National Center for
3VE0: Crystal Structure Of Sudan Ebolavirus Glycoprotein (Strain Boniface) Bound To 16f6
Viruses (2012) 4 p.447-470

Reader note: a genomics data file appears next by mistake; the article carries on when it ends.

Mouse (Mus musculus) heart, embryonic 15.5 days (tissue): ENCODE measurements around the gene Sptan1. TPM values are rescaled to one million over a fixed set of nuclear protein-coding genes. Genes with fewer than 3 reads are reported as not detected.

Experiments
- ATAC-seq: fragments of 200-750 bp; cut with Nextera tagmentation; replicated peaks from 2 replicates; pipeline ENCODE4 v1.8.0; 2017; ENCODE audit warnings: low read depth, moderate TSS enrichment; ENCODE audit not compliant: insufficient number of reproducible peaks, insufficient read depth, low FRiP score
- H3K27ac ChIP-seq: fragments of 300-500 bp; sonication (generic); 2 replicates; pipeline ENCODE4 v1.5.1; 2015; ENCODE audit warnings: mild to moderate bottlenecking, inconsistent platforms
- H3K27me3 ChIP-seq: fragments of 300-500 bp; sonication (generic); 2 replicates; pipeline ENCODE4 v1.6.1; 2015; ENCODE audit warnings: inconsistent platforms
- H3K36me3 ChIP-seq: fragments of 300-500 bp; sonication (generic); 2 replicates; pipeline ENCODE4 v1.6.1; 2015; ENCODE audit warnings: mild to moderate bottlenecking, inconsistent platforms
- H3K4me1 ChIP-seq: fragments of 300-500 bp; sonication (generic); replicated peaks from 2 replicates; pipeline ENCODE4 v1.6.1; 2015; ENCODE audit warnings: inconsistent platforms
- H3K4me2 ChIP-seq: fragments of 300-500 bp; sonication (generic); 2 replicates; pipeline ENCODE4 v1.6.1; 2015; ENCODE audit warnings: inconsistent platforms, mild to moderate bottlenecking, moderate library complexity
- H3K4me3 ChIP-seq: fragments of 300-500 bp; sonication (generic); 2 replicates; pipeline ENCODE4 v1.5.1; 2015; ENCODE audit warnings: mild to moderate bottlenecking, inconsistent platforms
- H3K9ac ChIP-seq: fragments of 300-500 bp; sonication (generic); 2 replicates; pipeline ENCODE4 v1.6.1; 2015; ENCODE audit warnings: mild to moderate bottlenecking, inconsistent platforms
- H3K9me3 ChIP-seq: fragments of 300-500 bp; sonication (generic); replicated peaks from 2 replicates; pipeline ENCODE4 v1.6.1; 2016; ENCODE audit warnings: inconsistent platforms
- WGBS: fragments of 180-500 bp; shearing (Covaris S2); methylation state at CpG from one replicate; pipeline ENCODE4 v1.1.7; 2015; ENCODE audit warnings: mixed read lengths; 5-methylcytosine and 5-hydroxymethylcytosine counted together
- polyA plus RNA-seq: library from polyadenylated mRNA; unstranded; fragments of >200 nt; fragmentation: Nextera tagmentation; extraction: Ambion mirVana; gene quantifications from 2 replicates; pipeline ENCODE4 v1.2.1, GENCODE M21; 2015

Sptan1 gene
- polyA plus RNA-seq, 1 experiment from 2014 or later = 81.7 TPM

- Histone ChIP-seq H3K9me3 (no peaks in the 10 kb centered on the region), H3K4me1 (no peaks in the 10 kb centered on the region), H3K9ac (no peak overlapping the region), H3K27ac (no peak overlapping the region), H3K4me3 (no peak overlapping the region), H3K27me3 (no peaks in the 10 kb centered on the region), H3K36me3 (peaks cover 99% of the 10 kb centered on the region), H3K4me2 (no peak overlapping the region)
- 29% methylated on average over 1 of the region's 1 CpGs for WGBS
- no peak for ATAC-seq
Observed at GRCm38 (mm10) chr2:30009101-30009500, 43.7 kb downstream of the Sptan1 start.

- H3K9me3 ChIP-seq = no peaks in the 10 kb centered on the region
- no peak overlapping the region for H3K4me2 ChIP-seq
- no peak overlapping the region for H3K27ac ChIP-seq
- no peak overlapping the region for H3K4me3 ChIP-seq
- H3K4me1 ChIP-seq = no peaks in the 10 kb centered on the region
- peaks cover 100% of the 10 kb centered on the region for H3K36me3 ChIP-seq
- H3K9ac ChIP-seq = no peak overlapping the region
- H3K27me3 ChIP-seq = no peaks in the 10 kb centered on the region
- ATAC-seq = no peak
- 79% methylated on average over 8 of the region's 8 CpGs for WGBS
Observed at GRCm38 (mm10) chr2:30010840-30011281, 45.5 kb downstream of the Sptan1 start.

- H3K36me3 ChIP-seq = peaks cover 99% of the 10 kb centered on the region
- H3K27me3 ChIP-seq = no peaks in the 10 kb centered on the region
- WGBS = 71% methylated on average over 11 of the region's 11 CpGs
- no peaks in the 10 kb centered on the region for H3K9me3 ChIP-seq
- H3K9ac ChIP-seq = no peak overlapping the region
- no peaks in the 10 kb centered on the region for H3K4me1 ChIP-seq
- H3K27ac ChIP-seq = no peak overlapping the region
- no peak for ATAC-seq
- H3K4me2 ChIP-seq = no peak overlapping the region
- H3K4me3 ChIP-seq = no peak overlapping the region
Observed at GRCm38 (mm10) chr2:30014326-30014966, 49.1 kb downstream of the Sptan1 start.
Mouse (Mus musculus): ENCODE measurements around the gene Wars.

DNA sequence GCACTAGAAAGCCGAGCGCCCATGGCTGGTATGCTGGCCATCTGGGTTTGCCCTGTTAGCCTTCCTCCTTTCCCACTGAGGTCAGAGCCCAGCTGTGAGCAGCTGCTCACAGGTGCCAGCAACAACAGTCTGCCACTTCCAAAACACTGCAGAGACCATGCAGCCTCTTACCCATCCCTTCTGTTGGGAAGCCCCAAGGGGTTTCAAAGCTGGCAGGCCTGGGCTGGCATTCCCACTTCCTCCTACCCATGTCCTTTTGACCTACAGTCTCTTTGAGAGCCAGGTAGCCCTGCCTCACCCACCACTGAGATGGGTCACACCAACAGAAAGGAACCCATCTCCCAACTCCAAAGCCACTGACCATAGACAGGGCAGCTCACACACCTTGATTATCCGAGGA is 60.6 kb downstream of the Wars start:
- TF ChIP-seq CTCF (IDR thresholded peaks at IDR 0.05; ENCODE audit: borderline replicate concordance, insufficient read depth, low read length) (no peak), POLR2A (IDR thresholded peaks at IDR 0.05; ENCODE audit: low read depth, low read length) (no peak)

There are five antigenically distinct ebolaviruses that cause hemorrhagic fever in humans or non-human primates (Ebola virus, Sudan virus, Reston virus, Tai Forest virus, and Bundibugyo virus). The small handful of antibodies known to neutralize the ebolaviruses bind to the surface glycoprotein termed GP(1,2). Curiously, some antibodies against them are known to neutralize in vitro but not protect in vivo, whereas other antibodies are known to protect animal models in vivo, but not neutralize in vitro. A detailed understanding of what constitutes a neutralizing and/or protective antibody response is critical for development of novel therapeutic strategies. Here, we show that paradoxically, a lower affinity antibody with restricted access to its epitope confers better neutralization than a higher affinity antibody against a similar epitope, suggesting that either subtle differences in epitope, or different characteristics of the GP(1,2) molecules themselves, confer differential neutralization susceptibility. Here, we also report the crystal structure of trimeric, prefusion GP(1,2) from the original 1976 Boniface variant of Sudan virus complexed with 16F6, the first antibody known to neutralize Sudan virus, and compare the structure to that of Sudan virus, variant Gulu. We discuss new structural details of the GP(1)-GP(2) clamp, thermal motion of various regions in GP(1,2) across the two viruses visualized, details of differential interaction of the crystallized neutralizing antibodies, and their relevance for virus neutralization.